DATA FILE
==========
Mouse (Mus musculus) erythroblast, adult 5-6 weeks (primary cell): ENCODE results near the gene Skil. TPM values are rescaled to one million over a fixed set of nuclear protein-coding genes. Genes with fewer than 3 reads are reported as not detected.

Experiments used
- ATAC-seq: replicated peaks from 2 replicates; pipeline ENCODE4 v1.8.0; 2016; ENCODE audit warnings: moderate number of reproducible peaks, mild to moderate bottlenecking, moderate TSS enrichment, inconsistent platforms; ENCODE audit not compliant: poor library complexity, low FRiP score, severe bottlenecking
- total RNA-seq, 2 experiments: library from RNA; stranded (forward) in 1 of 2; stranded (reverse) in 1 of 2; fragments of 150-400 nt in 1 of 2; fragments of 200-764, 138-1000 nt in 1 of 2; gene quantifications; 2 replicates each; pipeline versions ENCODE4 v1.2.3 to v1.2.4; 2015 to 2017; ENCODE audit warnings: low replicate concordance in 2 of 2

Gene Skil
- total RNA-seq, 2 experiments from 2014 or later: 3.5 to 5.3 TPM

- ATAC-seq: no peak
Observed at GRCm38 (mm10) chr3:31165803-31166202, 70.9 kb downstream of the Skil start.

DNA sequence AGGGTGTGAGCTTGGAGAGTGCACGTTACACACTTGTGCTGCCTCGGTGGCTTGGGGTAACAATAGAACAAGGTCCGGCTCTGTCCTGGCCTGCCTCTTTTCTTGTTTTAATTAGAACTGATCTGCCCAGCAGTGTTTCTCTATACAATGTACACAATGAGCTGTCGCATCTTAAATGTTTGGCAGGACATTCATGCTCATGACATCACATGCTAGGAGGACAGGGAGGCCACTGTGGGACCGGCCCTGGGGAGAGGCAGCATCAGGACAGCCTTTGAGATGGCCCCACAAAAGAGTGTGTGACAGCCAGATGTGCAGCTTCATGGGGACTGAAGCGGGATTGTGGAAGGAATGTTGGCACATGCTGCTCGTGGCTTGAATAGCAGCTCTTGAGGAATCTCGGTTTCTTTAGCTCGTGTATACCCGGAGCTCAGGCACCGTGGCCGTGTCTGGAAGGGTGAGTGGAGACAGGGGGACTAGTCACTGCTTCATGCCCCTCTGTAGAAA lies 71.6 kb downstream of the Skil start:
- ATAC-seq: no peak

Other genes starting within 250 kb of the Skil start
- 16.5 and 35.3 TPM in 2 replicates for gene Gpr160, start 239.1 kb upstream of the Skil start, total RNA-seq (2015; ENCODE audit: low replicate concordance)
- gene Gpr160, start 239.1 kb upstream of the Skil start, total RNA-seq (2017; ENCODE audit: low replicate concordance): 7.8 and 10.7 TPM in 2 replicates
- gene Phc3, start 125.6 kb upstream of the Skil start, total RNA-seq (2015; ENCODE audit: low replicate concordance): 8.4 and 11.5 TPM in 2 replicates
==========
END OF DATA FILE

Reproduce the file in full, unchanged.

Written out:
Mouse (Mus musculus) erythroblast, adult 5-6 weeks (primary cell): ENCODE results near the gene Skil. TPM values are rescaled to one million over a fixed set of nuclear protein-coding genes. Genes with fewer than 3 reads are reported as not detected.

Experiments used
- ATAC-seq: replicated peaks from 2 replicates; pipeline ENCODE4 v1.8.0; 2016; ENCODE audit warnings: moderate number of reproducible peaks, mild to moderate bottlenecking, moderate TSS enrichment, inconsistent platforms; ENCODE audit not compliant: poor library complexity, low FRiP score, severe bottlenecking
- total RNA-seq, 2 experiments: library from RNA; stranded (forward) in 1 of 2; stranded (reverse) in 1 of 2; fragments of 150-400 nt in 1 of 2; fragments of 200-764, 138-1000 nt in 1 of 2; gene quantifications; 2 replicates each; pipeline versions ENCODE4 v1.2.3 to v1.2.4; 2015 to 2017; ENCODE audit warnings: low replicate concordance in 2 of 2

Gene Skil
- total RNA-seq, 2 experiments from 2014 or later: 3.5 to 5.3 TPM

- ATAC-seq: no peak
Observed at GRCm38 (mm10) chr3:31165803-31166202, 70.9 kb downstream of the Skil start.

DNA sequence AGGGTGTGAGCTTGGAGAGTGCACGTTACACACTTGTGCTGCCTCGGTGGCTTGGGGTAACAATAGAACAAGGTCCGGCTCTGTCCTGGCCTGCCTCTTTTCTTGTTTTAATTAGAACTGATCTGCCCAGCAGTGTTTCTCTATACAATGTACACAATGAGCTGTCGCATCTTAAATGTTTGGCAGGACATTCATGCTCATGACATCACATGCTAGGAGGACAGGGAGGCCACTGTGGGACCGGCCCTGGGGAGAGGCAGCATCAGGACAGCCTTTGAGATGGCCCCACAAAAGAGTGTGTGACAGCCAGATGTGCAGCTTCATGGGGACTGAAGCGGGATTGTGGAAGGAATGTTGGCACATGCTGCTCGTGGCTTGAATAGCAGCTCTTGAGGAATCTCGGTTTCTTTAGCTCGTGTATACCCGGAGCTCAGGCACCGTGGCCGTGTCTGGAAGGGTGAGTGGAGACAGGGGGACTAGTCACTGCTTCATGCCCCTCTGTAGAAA lies 71.6 kb downstream of the Skil start:
- ATAC-seq: no peak

Other genes starting within 250 kb of the Skil start
- 16.5 and 35.3 TPM in 2 replicates for gene Gpr160, start 239.1 kb upstream of the Skil start, total RNA-seq (2015; ENCODE audit: low replicate concordance)
- gene Gpr160, start 239.1 kb upstream of the Skil start, total RNA-seq (2017; ENCODE audit: low replicate concordance): 7.8 and 10.7 TPM in 2 replicates
- gene Phc3, start 125.6 kb upstream of the Skil start, total RNA-seq (2015; ENCODE audit: low replicate concordance): 8.4 and 11.5 TPM in 2 replicates